‘The best bang for the bits’

With Freeview HD lacking the bandwidth to support 4K broadcasts, many believe that HDR+ could provide a very acceptable stopgap. Barry Fox reports

What would dealers most like for Christmas? Live 4K UHD broadcasts on Freeview to sell 4K UHD sets would do nicely.

Unfortunately, Santa isn’t bringing that. There is not enough Freeview airspace to accommodate 4K broadcasts as well as current 1080p HD and bog-standard SD.

But there is a stopgap that is technically doable and will be just as eye-catching in-store.

It’s called HDR+, and it became the hot topic at the recent SES Ultra HD conference in London. According to Matthew Goldman (pictured), senior vice-president for technology at Ericsson (which makes high-quality broadcasting equipment), HDR+ is an easy way to kick-start UHD broadcasting, sell more 4K sets and give the millions of people some live 4K TV to watch.

HDR+ could be up and running by the end of 2016/17, argues Mr Goldman, and it’s the best way to make images ‘pop’ and get ‘‘the best bang for the bit”.

Neema Shah Khan, senior brand and partnerships manager at Freeview, adds: “Any feature that can enhance the viewing experience is welcome. Further testing, collaboration and agreement from broadcasters and manufacturers are still needed. In the context of Freeview Play, we are currently working to introduce optional support for IP-delivered 4K and 1080 HDR content within the technical specification for 2017 devices.”

What is HDR+? It’s a catchy phrase Mr Goldman coined to describe a three-part approach.

Programmes will be broadcast in 1080p – as currently done on the Freeview HD – but with added Wide Colour Gamut (“to display the green of grass and red of brake lights”) and 10-bit High Dynamic Range (brighter whites and more shadow detail). The upscaling already built into virtually all UHD sets then puts 4K pictures on the 4K screen.

“We need to get on air with UHD now,” says Mr Goldman. “If you can do it all, with no bandwidth constraints, then do it, and broadcast 4K. But if you can’t, focus on your best bang for the bits available. Whereas 4K broadcasts need 250 per cent more bandwidth, HDR+ adds between zero and 20 per cent. Broadcast HDR+ and anyone with an HDR 4K set will see a big difference. Upscaling in the set to 4K 2160p will give something much better than you can offer now. Ericsson’s consumer tests reveal that if you show people 2160p with SDR and 1080p with HDR, they prefer 1080p. Which is better? Go on waiting for bandwidth or live with some slight compromises?”

But he warns: “1080p should be viewed from a distance of three picture heights, but 4K should be viewed from 1.5 picture heights. If you are not close enough, you might as well watch HD.”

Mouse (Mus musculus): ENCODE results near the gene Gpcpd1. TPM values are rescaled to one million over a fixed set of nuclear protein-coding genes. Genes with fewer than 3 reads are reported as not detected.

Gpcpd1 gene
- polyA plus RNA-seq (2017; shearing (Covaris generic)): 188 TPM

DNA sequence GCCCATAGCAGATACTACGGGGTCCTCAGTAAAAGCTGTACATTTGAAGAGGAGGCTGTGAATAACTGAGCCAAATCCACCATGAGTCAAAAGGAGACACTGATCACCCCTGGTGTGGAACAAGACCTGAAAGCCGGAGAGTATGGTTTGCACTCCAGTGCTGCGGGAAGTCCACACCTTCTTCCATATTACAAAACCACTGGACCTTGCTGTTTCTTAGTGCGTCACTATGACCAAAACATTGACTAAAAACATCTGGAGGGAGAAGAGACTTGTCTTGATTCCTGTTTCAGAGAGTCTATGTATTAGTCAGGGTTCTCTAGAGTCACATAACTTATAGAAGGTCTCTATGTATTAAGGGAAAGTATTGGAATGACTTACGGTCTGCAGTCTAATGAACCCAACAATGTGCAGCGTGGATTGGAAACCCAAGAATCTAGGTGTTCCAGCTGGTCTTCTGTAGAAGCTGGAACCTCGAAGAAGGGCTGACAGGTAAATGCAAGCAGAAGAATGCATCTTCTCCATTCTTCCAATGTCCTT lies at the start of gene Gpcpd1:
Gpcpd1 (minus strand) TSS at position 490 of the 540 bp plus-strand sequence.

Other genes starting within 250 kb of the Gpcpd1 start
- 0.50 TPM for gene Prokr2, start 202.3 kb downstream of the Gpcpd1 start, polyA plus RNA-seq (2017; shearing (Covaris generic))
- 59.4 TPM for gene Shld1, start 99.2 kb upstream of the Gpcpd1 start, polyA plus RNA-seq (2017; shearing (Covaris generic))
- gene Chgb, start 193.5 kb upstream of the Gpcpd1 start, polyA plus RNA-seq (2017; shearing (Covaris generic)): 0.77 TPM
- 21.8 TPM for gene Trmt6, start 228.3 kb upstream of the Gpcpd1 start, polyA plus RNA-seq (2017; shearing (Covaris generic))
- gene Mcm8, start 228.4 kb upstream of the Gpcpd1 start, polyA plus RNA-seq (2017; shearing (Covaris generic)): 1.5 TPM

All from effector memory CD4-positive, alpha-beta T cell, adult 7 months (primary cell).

One obvious question is which of the several competing HDR systems should be used for HDR+. It could be proprietary Technicolor/Philips, proprietary Dolby Vision or the open HDR10 system already used in UHD Blu-ray players and HDR TV sets, or the HLG (Hybrid Log Gamma) system developed by the BBC and NHK.

Ironically, the biggest bar to using HDR+ to kick-start UHD broadcasting is not technical. It’s the industry’s all-too-familiar failure to agree a common language for coordinated promotion. Different manufacturers are using different words for various similar, but not identical, 4K/UHD features.

A feature called HDR+ can already be found in the picture menu for some new Samsung TVs.

“HDR+ will be on all 2016 SUHD and UHD TV models and is currently going through a rollout process,” says a Samsung spokesman.

But Mr Goldman warns: “Samsung appears to use the term HDR+ for its proprietary method of stretching SDR to simulate an ‘HDR-like’ experience.”

Panasonic sets upscale, but the company says it is not yet offering an HDR+ setting.

At Philips/TP Vision, director for product strategy and planning, Danny Tack, says: “HDR+ looks to me like 4K upscaling or what we call Ultra Resolution.”

A spokesman for LG adds: “Our understanding is that HDR+ is a term being used to represent High Dynamic Range) plus Wide Colour Gamut, plus 10-bit sampling – which LG delivers. LG is committed to offering superior HDR images to customers and already supports many forms of HDR, including HDR10 and Dolby Vision.”

The good news, Mr Goldman sums up, is that there should be a standards lock-down soon. The bad news? Standards will not select one HDR solution.

The missing link is agreement on a name and agreed usage on UHD TVs, STBs and broadcasts. Without agreement, there will be customer confusion and a golden opportunity will be lost.